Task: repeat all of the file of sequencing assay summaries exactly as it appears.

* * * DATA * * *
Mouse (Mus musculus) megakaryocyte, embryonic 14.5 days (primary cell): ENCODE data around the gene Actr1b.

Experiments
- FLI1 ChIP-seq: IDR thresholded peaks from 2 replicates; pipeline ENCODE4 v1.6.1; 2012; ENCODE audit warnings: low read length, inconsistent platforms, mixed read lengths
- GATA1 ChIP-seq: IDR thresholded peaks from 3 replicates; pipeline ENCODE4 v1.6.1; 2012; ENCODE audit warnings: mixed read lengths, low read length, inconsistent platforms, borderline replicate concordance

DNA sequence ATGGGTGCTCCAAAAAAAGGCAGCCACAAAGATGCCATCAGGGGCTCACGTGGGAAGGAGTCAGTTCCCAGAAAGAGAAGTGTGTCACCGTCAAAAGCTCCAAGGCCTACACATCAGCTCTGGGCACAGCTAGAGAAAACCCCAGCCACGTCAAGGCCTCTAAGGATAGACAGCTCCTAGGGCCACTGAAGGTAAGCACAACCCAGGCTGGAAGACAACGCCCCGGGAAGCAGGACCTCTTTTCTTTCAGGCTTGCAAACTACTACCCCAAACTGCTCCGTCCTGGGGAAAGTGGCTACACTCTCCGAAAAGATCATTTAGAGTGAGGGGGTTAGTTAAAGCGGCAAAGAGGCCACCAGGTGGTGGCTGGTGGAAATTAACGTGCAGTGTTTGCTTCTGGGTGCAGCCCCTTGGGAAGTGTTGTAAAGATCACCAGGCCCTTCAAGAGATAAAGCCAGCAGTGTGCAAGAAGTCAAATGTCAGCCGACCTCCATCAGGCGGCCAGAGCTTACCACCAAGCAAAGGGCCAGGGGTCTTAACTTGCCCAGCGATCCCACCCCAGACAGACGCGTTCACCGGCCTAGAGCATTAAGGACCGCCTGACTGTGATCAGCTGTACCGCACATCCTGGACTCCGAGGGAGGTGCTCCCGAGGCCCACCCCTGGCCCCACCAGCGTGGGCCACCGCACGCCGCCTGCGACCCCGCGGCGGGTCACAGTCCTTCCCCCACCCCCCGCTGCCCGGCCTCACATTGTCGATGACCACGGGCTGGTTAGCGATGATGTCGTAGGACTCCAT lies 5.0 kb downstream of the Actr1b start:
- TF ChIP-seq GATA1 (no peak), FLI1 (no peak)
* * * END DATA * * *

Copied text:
Mouse (Mus musculus) megakaryocyte, embryonic 14.5 days (primary cell): ENCODE data around the gene Actr1b.

Experiments
- FLI1 ChIP-seq: IDR thresholded peaks from 2 replicates; pipeline ENCODE4 v1.6.1; 2012; ENCODE audit warnings: low read length, inconsistent platforms, mixed read lengths
- GATA1 ChIP-seq: IDR thresholded peaks from 3 replicates; pipeline ENCODE4 v1.6.1; 2012; ENCODE audit warnings: mixed read lengths, low read length, inconsistent platforms, borderline replicate concordance

DNA sequence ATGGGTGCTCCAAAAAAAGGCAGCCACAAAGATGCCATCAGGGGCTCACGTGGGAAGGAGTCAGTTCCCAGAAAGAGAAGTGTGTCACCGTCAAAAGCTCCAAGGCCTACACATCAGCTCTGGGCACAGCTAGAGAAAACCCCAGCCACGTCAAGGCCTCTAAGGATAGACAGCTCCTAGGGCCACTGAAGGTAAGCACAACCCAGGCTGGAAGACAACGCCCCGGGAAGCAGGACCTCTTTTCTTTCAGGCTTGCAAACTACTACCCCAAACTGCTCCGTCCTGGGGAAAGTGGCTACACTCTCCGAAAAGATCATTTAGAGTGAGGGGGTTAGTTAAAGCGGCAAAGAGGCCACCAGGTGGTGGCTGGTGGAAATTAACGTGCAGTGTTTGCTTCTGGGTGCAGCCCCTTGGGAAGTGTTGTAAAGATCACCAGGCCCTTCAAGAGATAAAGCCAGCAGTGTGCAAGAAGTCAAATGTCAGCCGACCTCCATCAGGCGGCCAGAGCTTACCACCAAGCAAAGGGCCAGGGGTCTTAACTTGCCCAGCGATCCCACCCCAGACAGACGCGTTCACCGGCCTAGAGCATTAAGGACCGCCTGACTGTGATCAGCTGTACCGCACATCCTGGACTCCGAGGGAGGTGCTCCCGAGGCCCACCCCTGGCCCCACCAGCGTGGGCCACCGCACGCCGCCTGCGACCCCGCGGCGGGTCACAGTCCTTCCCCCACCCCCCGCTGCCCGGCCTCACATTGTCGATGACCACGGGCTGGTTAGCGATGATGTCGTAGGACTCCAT lies 5.0 kb downstream of the Actr1b start:
- TF ChIP-seq GATA1 (no peak), FLI1 (no peak)